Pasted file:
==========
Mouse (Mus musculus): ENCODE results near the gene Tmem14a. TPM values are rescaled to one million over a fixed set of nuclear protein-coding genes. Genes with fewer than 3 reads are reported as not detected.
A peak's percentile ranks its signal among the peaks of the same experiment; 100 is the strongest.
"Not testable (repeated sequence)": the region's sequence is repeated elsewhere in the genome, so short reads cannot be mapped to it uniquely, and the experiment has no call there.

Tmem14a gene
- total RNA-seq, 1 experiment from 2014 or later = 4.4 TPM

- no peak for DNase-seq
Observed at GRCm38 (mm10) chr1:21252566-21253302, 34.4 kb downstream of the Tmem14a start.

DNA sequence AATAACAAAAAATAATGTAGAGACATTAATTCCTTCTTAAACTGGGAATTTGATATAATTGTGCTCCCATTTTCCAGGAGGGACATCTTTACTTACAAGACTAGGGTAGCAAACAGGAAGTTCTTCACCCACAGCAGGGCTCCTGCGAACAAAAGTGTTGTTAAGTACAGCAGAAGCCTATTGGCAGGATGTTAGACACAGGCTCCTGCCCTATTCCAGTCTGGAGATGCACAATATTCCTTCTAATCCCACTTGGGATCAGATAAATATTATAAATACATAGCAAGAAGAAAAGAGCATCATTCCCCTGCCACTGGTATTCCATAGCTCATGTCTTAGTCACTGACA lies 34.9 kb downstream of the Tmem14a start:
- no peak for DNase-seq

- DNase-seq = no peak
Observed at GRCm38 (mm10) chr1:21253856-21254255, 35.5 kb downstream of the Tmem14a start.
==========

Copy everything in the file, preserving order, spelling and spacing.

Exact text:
Mouse (Mus musculus): ENCODE results near the gene Tmem14a. TPM values are rescaled to one million over a fixed set of nuclear protein-coding genes. Genes with fewer than 3 reads are reported as not detected.
A peak's percentile ranks its signal among the peaks of the same experiment; 100 is the strongest.
"Not testable (repeated sequence)": the region's sequence is repeated elsewhere in the genome, so short reads cannot be mapped to it uniquely, and the experiment has no call there.

Tmem14a gene
- total RNA-seq, 1 experiment from 2014 or later = 4.4 TPM

- no peak for DNase-seq
Observed at GRCm38 (mm10) chr1:21252566-21253302, 34.4 kb downstream of the Tmem14a start.

DNA sequence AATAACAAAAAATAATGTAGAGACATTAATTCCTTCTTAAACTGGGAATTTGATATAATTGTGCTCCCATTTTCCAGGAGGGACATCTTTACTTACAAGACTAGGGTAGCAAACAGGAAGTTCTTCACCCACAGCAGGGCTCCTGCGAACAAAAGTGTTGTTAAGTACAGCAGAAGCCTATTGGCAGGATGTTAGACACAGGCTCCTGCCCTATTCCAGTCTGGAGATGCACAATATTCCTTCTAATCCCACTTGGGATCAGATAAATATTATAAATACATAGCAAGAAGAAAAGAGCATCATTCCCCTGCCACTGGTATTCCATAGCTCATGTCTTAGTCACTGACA lies 34.9 kb downstream of the Tmem14a start:
- no peak for DNase-seq

- DNase-seq = no peak
Observed at GRCm38 (mm10) chr1:21253856-21254255, 35.5 kb downstream of the Tmem14a start.